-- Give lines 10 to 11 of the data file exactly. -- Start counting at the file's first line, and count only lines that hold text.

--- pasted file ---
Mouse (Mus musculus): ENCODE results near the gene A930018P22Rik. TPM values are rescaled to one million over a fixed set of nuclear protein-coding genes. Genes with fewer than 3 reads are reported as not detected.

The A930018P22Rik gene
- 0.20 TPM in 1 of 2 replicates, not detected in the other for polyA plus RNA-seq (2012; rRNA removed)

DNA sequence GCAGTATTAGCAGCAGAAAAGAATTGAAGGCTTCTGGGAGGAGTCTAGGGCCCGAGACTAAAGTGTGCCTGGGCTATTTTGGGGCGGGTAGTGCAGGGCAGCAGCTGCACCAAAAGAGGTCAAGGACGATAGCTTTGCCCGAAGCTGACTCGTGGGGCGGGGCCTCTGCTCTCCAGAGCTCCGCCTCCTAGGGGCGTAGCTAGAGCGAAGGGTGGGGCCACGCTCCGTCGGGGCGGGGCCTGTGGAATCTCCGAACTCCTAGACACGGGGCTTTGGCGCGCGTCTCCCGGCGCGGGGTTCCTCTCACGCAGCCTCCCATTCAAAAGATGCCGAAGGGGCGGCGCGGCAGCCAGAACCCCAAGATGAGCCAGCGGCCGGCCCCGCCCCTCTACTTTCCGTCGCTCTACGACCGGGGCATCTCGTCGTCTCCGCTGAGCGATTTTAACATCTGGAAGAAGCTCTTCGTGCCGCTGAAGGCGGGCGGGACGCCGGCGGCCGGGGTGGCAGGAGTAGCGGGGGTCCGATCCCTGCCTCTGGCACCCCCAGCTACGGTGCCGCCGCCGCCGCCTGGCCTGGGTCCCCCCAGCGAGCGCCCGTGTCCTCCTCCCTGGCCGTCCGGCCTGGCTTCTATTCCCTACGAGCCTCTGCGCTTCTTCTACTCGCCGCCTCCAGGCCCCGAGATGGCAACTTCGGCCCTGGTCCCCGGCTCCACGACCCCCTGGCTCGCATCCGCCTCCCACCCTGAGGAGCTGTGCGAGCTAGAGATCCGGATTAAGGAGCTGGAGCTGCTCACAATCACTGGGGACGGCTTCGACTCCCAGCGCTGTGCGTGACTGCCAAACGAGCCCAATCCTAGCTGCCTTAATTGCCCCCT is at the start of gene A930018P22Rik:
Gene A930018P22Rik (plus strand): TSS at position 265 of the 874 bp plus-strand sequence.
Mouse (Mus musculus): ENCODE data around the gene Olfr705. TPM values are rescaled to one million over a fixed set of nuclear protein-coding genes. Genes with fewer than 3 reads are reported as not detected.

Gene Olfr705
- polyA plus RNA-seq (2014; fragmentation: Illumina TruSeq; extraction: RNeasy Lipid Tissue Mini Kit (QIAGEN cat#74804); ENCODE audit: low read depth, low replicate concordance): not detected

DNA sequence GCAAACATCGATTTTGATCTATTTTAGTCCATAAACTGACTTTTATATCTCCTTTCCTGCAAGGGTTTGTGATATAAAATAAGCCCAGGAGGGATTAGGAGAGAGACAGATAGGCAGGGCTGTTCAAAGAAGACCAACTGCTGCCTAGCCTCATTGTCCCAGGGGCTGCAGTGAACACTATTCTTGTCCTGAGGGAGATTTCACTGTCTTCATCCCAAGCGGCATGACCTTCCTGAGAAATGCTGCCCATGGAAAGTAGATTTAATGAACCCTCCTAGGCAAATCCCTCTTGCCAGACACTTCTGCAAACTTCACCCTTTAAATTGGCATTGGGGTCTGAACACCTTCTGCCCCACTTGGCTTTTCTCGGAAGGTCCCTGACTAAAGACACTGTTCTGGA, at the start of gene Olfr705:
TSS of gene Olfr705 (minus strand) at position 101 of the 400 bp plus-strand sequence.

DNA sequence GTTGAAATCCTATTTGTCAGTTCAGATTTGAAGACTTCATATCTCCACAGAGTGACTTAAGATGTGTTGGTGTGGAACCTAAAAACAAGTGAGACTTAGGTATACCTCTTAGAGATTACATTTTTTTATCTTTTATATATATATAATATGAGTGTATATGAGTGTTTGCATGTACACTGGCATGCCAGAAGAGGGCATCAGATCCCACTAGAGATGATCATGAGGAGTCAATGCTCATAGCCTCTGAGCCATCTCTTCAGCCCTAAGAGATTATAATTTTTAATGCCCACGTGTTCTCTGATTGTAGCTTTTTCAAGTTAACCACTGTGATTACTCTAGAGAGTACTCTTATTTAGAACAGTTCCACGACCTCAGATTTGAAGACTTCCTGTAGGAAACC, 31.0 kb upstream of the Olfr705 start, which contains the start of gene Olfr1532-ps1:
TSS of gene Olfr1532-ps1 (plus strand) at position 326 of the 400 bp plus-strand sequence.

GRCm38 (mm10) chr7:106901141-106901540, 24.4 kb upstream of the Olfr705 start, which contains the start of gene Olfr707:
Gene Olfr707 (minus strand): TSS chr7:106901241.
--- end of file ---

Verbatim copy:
TSS of gene Olfr705 (minus strand) at position 101 of the 400 bp plus-strand sequence.

DNA sequence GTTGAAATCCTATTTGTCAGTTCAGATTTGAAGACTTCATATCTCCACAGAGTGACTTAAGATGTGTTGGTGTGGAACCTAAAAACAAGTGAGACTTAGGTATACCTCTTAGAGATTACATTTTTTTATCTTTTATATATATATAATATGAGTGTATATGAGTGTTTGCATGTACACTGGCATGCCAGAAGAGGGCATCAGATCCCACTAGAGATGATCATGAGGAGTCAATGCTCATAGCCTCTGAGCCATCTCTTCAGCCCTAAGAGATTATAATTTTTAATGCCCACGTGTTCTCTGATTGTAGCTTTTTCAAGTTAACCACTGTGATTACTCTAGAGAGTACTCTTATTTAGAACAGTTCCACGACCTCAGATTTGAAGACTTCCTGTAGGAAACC, 31.0 kb upstream of the Olfr705 start, which contains the start of gene Olfr1532-ps1: